Me (across about fifteen feet and so the bulk of the auditorium could hear): Next time stay at home in front of the stupid box if you can't keep you mouth shut.

Several other people throughout the theater: Agreed! Yes! Thank you!

Male sub-Hobbit: Fuck you. (Or some derivative.)

Alex: Excuse me?

Male sub-Hobbit: You're excused.

Alex: No, excuse me, because I'm his brother and I feel the same way.

Male sub-Hobbit: You probably voted for Obama.
I suppose it bears mentioning that, while typing this at the public library, someone's cell phone not only went off, but they answered it, with zero response from the librarians on duty, despite it being expressly forbidden. Like the three offenders at a recent screening of Trouble with the Curve, this person was also elderly. This reinforces my developing thesis that perhaps it isn't just a greater abundance of assholes, but the greater tolerance of their behavior. I'm very much liberal (go figure), and usually willing to give people the benefit of the doubt and second and third chances and whatnot, but this is not a step in the right direction.

I'm don't even want to begin unpacking the brainless political jab this doofus managed to come up with (see the Season 1 episode of Louie, "Bully," for a similarly simpleminded partisan association), as I'll have to first get into the disgrace that is our current two party system before all manner of basic courteosy and etiquette that should smack of common sense to, I hope, the majority of people reading this. The fact that this absurd exchange took place during a film about a master of public and political relations underscores a certain elegant brutality in the whole affair.

The conscious effort to engage conflict has been a positive force in my life of late, although not always. A close friend of mine who thought I wouldn't mind her friends talking during a late-night showing of Dracula (a movie I'm not even particularly fond of) was taken aback when I essentially lost it after the screening (I'm amazed I didn't swear, although I did say that I wanted to - not that I would - punch the primary offender in the mouth), the experience not much aided by the fact that I loathed her best friend from the first time I met her and thus found her infantile quips and impatient foot tapping and scab-picking all the more infuriating for interrupting a movie that depends on silence to work at all. Similarly, I probably overreacted when I yelled at the young girl (and her enabling mother) who was on her cell phone throughout, and then constantly during the last few minutes, of Titanic (which I'd never seen theatrically before its 3D re-release), or the enabling father who allowed his daughter to use her phone throughout most of The Wizard of Oz, etc. But I remain convinced it's better than not reacting at all.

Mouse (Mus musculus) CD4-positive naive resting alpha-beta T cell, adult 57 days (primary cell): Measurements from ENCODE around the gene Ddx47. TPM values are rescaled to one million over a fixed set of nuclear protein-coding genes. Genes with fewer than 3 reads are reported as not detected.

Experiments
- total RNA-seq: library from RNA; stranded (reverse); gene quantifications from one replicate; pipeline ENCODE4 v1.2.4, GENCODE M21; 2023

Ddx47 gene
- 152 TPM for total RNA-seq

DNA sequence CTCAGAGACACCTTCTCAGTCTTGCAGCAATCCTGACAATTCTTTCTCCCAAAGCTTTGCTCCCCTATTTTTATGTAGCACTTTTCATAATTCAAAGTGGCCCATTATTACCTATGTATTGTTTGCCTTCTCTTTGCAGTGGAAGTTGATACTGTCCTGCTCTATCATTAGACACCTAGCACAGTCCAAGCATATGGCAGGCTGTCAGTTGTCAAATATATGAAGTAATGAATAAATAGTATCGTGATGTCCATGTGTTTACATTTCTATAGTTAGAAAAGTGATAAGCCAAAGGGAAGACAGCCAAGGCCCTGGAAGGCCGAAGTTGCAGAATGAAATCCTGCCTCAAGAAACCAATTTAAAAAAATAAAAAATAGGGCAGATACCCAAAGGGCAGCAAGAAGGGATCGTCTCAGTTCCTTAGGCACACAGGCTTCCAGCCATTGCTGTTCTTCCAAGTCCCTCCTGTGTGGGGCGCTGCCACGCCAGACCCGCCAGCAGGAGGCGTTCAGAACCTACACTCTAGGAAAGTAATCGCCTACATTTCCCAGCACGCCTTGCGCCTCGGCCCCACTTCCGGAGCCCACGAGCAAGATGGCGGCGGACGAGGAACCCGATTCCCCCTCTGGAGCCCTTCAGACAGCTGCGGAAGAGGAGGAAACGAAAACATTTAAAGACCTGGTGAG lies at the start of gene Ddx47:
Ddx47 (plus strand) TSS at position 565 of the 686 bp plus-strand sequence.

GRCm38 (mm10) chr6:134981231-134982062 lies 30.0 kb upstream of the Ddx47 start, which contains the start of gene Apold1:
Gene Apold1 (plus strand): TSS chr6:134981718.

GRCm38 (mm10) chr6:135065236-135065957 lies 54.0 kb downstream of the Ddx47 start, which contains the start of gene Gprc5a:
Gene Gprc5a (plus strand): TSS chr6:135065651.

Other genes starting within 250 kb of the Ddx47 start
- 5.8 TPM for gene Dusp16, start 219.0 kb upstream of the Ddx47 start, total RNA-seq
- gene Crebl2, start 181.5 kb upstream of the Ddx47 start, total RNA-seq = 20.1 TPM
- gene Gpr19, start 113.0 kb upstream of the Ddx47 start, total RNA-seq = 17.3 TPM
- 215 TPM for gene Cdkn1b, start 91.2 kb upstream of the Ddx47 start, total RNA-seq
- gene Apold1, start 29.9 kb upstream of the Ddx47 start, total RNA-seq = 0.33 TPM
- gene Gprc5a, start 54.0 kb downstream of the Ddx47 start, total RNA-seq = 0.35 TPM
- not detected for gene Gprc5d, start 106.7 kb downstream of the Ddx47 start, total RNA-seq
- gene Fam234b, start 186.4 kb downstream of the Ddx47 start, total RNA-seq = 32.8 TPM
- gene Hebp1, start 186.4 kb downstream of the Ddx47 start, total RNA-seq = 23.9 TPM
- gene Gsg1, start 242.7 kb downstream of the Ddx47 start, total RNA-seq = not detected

1. I've lost track of the number of times I've told people to be quiet or to put away their phone when they were checking Facebook or who knows what else.

    During a movie, I tend not to yell across rows: it's an action that might be more disruptive to the rest of the crowd than the people making the noise. (Because I'll have to be loud enough for the people not paying attention to hear me and know it's them I'm talking to.)

    But if I am close to the person or can walk there without walking over someone, you bet your ass: I'm saying something.

    For what it's worth, when constant talking is involved, my go-to most effective phrase has become, "Excuse me, could you possibly stop talking for at least 5 minutes." It underlines that they weren't just loud RIGHT THEN, but that they've been annoying for a while. It also is softer than "Shut up!" -- which just gets people defensive and (with some teens) sometimes inspires them to keep talking just to stick it to you -- and yet just as awkward for them. You're welcome to use it.

  2. In a large, near empty auditorium I'll just move, but otherwise I will ask people to stop talking. I try to be polite and calm but sometimes my exasperation gets the better of me.

    Texting is the worst these days, both because it's overtaken talking as the most common problem and because it's incredibly distracting. The flashlight in the eyes effect occurs even when the person's too far away to speak to without disturbing everyone in the theater. On that note, "it's like you're shining a flashlight in my eyes" has been pretty successful at getting people to put their phones away.